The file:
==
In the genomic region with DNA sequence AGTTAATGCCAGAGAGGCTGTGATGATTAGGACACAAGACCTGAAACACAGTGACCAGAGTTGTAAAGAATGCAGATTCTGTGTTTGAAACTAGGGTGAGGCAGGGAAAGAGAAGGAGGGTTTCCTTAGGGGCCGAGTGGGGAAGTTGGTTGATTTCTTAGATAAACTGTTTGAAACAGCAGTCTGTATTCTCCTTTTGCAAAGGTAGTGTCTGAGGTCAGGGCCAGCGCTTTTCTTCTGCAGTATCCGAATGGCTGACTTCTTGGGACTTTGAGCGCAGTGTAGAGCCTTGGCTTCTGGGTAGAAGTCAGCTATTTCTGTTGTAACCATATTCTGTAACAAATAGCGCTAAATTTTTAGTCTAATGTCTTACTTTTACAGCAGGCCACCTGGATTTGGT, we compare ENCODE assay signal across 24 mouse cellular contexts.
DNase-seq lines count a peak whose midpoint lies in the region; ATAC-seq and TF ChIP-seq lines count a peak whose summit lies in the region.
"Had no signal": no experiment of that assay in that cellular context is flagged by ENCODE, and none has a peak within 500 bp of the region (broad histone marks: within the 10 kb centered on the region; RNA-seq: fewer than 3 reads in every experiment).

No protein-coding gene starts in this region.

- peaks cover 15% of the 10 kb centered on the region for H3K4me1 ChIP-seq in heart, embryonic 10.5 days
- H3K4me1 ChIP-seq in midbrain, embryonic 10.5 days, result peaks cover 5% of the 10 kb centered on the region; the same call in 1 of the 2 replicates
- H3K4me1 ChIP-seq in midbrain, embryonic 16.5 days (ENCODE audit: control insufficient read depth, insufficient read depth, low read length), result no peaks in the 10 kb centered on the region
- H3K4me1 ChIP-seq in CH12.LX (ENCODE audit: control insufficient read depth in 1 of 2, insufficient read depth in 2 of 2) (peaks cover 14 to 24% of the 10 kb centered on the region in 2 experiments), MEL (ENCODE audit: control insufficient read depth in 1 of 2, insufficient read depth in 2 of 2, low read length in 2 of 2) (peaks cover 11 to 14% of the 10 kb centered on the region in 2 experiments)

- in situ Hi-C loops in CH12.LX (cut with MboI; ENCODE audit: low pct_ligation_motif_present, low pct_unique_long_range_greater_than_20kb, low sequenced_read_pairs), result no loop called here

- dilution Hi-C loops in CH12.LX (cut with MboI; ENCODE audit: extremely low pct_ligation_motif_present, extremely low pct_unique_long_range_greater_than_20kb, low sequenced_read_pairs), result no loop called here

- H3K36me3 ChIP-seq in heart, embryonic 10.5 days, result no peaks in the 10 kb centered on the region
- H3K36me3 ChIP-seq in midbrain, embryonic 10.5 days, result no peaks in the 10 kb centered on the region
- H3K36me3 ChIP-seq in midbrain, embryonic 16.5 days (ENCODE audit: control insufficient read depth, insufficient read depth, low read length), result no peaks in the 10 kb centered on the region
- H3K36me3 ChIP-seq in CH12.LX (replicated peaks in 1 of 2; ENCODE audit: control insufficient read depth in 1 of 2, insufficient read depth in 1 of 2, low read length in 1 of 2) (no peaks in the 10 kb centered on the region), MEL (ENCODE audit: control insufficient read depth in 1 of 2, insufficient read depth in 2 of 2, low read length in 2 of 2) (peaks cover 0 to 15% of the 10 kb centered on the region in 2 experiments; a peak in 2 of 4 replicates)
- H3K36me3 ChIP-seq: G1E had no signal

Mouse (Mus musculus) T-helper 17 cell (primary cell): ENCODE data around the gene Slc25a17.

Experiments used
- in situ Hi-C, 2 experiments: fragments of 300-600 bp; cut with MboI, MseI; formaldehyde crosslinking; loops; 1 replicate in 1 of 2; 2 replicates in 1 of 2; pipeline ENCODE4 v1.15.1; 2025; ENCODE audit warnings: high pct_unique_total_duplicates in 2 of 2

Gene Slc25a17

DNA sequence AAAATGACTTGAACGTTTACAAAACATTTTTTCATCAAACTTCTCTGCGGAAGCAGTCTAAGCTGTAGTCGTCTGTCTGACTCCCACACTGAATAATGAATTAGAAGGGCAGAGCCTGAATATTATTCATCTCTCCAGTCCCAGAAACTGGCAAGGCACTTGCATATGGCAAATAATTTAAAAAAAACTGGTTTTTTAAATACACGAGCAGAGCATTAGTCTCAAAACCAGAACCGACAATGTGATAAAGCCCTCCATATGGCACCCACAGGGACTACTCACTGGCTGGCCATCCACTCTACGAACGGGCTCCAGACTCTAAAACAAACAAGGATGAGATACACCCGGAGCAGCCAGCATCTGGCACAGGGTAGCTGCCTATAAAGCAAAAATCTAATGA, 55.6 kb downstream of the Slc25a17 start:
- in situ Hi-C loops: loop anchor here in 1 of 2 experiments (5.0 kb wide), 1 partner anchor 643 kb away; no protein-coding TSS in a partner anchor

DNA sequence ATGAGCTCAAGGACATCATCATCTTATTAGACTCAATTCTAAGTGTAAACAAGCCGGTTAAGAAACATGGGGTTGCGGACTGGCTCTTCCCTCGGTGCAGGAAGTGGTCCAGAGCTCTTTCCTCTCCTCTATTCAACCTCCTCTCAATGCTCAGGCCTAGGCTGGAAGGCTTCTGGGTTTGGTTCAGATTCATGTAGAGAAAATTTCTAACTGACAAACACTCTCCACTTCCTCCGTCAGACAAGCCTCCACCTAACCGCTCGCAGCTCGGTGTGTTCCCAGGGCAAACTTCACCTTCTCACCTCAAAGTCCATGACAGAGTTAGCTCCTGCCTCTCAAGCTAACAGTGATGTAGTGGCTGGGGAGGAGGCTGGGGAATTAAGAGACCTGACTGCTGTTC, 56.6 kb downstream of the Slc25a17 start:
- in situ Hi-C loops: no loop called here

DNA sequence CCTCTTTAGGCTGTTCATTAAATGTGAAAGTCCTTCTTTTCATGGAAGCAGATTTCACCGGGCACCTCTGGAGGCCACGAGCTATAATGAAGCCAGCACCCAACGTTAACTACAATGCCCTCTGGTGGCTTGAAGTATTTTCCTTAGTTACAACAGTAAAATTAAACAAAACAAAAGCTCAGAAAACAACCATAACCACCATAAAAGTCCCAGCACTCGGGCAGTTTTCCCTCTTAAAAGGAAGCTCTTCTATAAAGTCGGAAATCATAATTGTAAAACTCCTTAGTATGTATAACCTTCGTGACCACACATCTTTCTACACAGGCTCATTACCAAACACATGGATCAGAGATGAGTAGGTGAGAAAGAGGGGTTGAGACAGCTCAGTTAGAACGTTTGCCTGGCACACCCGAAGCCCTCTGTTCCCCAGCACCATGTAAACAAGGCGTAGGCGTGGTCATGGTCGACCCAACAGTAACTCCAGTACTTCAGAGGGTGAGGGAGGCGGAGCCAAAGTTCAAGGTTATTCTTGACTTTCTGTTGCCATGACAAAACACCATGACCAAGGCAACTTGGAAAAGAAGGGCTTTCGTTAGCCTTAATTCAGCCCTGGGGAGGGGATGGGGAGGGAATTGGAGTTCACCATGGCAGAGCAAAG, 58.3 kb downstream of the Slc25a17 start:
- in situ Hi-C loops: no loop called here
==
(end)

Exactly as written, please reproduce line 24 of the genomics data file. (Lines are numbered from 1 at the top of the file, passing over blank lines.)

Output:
DNA sequence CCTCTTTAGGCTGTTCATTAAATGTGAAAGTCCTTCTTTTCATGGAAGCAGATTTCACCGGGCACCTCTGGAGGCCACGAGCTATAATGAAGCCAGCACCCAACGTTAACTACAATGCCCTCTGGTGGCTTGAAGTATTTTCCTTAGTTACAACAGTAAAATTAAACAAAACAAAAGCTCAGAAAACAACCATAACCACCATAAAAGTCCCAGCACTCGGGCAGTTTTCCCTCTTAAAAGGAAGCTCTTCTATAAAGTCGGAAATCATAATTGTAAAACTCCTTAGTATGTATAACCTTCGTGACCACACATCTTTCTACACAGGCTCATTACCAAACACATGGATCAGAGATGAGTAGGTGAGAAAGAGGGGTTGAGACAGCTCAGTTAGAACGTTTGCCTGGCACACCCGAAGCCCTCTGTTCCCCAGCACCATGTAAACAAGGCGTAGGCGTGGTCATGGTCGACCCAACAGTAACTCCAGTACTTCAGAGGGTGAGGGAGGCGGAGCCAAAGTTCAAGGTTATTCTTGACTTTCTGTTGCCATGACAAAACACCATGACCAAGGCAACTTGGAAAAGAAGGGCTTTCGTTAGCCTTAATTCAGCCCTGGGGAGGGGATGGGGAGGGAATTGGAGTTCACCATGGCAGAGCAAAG, 58.3 kb downstream of the Slc25a17 start: